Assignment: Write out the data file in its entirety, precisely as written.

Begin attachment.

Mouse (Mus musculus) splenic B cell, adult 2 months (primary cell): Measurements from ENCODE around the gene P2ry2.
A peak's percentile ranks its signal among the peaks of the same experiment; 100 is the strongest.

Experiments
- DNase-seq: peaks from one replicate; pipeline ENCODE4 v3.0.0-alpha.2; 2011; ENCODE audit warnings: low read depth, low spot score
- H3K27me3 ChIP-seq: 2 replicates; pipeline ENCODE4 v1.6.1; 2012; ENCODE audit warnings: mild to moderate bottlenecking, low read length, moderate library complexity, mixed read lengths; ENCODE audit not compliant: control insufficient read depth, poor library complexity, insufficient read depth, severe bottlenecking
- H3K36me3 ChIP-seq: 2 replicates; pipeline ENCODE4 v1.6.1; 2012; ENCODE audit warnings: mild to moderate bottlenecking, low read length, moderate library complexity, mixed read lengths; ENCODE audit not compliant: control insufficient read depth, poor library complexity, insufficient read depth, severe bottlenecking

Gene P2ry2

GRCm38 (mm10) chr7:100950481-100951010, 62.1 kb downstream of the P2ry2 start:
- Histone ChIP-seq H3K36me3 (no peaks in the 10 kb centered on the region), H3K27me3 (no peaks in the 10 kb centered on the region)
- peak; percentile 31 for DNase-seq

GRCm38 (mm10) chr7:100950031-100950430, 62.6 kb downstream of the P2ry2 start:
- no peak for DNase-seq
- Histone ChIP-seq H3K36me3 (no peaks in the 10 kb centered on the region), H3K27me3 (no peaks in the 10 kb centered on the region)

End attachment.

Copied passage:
Mouse (Mus musculus) splenic B cell, adult 2 months (primary cell): Measurements from ENCODE around the gene P2ry2.
A peak's percentile ranks its signal among the peaks of the same experiment; 100 is the strongest.

Experiments
- DNase-seq: peaks from one replicate; pipeline ENCODE4 v3.0.0-alpha.2; 2011; ENCODE audit warnings: low read depth, low spot score
- H3K27me3 ChIP-seq: 2 replicates; pipeline ENCODE4 v1.6.1; 2012; ENCODE audit warnings: mild to moderate bottlenecking, low read length, moderate library complexity, mixed read lengths; ENCODE audit not compliant: control insufficient read depth, poor library complexity, insufficient read depth, severe bottlenecking
- H3K36me3 ChIP-seq: 2 replicates; pipeline ENCODE4 v1.6.1; 2012; ENCODE audit warnings: mild to moderate bottlenecking, low read length, moderate library complexity, mixed read lengths; ENCODE audit not compliant: control insufficient read depth, poor library complexity, insufficient read depth, severe bottlenecking

Gene P2ry2

GRCm38 (mm10) chr7:100950481-100951010, 62.1 kb downstream of the P2ry2 start:
- Histone ChIP-seq H3K36me3 (no peaks in the 10 kb centered on the region), H3K27me3 (no peaks in the 10 kb centered on the region)
- peak; percentile 31 for DNase-seq

GRCm38 (mm10) chr7:100950031-100950430, 62.6 kb downstream of the P2ry2 start:
- no peak for DNase-seq
- Histone ChIP-seq H3K36me3 (no peaks in the 10 kb centered on the region), H3K27me3 (no peaks in the 10 kb centered on the region)